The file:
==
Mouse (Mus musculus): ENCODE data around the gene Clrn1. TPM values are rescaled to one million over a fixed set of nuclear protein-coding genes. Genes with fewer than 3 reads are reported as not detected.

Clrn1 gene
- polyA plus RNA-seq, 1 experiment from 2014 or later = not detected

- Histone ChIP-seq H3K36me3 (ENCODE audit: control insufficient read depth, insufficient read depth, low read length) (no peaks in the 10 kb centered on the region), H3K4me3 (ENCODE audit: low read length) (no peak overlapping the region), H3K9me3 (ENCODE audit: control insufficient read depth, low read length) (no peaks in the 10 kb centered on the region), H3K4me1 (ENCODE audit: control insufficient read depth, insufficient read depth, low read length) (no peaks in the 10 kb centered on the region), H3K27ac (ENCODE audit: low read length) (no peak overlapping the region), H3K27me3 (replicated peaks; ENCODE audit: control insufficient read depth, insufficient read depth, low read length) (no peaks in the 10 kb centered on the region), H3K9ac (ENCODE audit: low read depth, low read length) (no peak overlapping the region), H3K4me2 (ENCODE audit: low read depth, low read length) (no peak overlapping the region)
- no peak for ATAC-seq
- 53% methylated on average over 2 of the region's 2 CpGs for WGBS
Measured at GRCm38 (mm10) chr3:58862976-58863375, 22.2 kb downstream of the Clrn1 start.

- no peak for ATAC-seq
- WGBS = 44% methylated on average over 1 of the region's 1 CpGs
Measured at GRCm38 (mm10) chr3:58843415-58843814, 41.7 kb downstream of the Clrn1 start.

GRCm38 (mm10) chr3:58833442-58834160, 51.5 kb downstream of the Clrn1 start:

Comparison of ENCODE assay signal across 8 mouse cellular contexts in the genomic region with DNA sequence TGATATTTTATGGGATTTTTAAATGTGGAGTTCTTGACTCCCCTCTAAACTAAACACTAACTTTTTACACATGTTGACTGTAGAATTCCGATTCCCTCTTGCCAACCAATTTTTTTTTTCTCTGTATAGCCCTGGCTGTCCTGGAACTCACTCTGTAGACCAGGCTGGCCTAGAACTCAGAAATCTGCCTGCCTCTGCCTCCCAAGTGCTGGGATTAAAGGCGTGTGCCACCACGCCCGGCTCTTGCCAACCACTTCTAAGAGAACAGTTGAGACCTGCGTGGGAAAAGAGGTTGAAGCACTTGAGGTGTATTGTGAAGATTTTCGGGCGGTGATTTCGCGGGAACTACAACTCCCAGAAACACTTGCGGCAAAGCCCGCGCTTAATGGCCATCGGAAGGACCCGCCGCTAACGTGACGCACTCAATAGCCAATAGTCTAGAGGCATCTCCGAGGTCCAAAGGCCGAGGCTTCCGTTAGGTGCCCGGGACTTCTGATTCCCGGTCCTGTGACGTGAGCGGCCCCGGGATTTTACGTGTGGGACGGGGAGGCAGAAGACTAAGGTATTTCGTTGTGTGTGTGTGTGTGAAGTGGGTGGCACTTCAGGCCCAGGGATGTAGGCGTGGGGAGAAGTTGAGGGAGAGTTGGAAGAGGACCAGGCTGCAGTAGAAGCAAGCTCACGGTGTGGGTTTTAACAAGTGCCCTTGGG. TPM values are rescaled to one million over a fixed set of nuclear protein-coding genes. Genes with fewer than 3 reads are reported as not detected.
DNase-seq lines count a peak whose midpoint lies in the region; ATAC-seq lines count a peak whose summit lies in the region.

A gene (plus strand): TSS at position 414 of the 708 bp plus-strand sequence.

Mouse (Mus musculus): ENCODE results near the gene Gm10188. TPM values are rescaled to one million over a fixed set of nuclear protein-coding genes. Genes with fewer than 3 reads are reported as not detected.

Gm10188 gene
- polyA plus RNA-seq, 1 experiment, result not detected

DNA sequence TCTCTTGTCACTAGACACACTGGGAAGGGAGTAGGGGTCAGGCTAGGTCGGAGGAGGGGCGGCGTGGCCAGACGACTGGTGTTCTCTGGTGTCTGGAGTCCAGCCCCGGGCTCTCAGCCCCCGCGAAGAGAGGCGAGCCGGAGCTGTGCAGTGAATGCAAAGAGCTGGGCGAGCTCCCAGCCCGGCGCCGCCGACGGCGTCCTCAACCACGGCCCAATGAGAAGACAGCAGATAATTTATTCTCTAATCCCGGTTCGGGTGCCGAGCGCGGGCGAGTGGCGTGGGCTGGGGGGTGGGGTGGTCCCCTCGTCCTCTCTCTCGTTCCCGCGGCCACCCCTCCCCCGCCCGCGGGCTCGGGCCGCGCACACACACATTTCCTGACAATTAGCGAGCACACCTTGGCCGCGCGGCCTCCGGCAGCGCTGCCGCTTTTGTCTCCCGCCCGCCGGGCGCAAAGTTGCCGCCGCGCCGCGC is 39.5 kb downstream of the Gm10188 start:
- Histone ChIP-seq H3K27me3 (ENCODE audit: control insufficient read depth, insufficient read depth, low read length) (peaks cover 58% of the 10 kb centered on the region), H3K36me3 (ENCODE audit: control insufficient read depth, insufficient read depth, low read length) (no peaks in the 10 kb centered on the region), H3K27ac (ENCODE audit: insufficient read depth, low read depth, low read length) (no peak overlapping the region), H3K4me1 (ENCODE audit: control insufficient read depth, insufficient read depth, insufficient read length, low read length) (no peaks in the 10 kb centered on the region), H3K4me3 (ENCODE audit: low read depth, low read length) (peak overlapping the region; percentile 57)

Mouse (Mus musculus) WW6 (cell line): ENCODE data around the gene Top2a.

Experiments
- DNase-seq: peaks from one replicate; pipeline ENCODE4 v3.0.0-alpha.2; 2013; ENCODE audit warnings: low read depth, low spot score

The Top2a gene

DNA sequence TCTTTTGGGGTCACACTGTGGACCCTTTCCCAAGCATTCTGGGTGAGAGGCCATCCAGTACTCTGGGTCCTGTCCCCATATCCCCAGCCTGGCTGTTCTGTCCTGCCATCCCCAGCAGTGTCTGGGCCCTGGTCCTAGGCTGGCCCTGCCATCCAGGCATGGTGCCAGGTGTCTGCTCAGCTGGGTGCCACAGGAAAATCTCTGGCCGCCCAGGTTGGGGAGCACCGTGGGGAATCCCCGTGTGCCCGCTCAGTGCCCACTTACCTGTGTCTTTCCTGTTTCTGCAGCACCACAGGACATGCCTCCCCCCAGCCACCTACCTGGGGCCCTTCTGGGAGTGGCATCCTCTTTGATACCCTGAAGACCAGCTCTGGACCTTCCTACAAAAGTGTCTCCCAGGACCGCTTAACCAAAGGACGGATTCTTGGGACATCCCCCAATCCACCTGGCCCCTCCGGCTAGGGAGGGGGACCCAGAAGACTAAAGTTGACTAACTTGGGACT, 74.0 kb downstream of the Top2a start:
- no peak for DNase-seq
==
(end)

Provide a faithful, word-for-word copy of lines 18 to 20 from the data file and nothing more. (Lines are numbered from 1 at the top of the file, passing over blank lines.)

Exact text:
DNA sequence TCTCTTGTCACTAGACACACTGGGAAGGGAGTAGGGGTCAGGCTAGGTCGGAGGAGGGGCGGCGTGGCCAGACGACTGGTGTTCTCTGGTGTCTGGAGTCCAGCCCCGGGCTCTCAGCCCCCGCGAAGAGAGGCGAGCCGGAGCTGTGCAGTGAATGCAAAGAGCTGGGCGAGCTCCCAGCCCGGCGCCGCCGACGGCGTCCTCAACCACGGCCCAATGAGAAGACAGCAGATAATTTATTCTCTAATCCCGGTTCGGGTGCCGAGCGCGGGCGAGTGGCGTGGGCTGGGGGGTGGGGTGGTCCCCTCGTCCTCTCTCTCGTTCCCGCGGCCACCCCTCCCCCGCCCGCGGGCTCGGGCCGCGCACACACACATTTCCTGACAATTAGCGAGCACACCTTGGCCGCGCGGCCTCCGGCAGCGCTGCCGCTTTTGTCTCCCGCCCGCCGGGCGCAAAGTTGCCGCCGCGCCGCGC is 39.5 kb downstream of the Gm10188 start:
- Histone ChIP-seq H3K27me3 (ENCODE audit: control insufficient read depth, insufficient read depth, low read length) (peaks cover 58% of the 10 kb centered on the region), H3K36me3 (ENCODE audit: control insufficient read depth, insufficient read depth, low read length) (no peaks in the 10 kb centered on the region), H3K27ac (ENCODE audit: insufficient read depth, low read depth, low read length) (no peak overlapping the region), H3K4me1 (ENCODE audit: control insufficient read depth, insufficient read depth, insufficient read length, low read length) (no peaks in the 10 kb centered on the region), H3K4me3 (ENCODE audit: low read depth, low read length) (peak overlapping the region; percentile 57)

Mouse (Mus musculus) WW6 (cell line): ENCODE data around the gene Top2a.